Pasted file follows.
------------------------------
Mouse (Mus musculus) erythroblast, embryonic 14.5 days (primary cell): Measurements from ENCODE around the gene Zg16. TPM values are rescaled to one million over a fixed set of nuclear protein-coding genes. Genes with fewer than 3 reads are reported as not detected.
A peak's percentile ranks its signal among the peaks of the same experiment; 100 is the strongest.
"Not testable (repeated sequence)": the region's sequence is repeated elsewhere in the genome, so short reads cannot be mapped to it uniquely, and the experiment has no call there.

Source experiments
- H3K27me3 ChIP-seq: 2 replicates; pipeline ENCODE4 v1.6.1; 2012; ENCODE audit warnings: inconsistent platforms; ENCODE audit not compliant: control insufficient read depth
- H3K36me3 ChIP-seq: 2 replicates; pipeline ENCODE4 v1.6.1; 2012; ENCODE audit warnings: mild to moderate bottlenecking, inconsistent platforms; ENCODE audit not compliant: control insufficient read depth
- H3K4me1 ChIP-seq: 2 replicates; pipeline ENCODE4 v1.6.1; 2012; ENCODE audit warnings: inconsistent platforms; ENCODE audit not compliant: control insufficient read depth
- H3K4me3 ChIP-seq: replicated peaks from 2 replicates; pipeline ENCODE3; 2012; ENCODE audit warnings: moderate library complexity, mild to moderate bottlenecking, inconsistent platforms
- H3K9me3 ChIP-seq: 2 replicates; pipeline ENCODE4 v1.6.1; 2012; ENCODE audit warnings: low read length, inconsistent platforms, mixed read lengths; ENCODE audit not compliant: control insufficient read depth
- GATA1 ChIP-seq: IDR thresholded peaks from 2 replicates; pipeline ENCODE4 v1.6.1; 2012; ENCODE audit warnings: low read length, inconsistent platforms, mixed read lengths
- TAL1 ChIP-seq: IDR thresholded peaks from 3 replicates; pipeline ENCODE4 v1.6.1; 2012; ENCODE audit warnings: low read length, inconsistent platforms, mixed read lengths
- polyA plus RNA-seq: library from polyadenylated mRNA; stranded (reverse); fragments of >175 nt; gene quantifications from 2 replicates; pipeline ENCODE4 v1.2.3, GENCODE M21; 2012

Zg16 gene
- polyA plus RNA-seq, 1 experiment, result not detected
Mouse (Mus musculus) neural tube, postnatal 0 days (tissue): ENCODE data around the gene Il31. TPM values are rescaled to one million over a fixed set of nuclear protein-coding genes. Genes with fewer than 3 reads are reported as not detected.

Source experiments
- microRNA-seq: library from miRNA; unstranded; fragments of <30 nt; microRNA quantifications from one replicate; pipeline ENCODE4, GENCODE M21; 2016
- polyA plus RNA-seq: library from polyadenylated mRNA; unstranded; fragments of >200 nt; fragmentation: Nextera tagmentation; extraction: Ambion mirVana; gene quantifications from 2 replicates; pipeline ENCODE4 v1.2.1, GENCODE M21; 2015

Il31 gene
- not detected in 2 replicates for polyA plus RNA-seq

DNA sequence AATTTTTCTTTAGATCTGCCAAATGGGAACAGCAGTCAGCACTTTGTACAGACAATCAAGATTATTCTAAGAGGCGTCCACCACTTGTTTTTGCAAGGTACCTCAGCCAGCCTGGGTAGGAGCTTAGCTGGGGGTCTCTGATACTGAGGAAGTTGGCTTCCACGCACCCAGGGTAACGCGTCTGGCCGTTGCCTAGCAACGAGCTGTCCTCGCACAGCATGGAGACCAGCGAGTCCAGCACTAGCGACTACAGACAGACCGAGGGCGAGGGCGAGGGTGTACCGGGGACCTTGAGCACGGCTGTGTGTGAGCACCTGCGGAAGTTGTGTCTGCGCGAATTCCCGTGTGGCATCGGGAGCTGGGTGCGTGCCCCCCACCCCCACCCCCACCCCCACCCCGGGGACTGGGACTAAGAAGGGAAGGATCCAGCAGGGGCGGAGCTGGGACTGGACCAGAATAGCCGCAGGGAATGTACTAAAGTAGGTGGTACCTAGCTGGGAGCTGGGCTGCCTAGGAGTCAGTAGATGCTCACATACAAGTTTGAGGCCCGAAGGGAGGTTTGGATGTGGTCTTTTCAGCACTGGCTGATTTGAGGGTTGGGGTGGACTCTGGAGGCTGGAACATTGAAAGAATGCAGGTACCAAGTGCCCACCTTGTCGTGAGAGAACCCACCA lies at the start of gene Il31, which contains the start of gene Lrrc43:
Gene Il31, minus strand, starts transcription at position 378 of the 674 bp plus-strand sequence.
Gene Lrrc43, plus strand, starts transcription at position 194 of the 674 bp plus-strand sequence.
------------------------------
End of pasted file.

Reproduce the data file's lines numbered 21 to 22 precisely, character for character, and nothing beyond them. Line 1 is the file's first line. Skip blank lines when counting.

DNA sequence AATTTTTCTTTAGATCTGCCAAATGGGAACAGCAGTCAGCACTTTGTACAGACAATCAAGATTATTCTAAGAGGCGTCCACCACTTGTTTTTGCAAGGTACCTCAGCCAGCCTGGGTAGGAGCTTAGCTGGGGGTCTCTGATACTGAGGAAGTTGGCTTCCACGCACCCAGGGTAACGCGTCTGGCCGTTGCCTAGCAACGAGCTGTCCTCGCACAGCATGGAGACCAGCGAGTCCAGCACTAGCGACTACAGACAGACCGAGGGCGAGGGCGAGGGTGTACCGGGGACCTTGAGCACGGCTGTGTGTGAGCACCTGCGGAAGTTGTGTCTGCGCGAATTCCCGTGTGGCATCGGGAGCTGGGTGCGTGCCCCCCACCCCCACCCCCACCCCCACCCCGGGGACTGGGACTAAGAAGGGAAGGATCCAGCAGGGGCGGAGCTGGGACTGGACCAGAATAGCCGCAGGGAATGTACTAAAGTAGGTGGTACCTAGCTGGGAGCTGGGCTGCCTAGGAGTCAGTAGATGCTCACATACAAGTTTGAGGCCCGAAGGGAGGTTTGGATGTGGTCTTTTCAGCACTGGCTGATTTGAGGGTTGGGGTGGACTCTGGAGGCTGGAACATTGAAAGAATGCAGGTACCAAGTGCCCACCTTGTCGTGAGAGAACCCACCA lies at the start of gene Il31, which contains the start of gene Lrrc43:
Gene Il31, minus strand, starts transcription at position 378 of the 674 bp plus-strand sequence.